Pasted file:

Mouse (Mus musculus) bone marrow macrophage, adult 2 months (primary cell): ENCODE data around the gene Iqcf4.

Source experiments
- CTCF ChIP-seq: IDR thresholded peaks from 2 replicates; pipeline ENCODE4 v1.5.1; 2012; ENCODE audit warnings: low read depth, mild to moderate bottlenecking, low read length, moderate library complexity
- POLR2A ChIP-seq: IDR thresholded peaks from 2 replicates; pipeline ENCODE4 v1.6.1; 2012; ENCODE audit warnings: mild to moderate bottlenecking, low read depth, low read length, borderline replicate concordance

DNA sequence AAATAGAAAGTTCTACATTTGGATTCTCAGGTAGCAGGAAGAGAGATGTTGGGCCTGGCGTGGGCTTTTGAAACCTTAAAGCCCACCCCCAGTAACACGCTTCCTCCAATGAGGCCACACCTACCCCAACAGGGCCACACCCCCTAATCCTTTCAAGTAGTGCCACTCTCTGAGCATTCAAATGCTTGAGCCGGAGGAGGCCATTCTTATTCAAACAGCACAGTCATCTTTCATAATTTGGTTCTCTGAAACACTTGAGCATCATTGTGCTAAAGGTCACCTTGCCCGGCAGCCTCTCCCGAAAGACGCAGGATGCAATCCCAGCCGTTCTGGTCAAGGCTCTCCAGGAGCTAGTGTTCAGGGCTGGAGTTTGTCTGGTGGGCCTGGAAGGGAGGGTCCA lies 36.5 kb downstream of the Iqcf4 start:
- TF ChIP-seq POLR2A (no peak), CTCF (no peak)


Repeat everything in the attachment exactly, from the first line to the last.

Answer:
Mouse (Mus musculus) bone marrow macrophage, adult 2 months (primary cell): ENCODE data around the gene Iqcf4.

Source experiments
- CTCF ChIP-seq: IDR thresholded peaks from 2 replicates; pipeline ENCODE4 v1.5.1; 2012; ENCODE audit warnings: low read depth, mild to moderate bottlenecking, low read length, moderate library complexity
- POLR2A ChIP-seq: IDR thresholded peaks from 2 replicates; pipeline ENCODE4 v1.6.1; 2012; ENCODE audit warnings: mild to moderate bottlenecking, low read depth, low read length, borderline replicate concordance

DNA sequence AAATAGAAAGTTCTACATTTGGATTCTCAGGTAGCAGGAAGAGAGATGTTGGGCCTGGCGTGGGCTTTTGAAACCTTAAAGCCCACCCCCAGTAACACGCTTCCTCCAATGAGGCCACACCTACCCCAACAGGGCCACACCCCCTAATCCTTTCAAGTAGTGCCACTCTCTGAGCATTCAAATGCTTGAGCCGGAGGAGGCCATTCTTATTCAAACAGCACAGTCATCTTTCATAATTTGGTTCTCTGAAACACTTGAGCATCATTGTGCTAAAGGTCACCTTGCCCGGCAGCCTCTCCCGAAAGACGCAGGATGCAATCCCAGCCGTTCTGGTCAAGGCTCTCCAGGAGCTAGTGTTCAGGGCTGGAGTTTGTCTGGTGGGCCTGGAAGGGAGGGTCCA lies 36.5 kb downstream of the Iqcf4 start:
- TF ChIP-seq POLR2A (no peak), CTCF (no peak)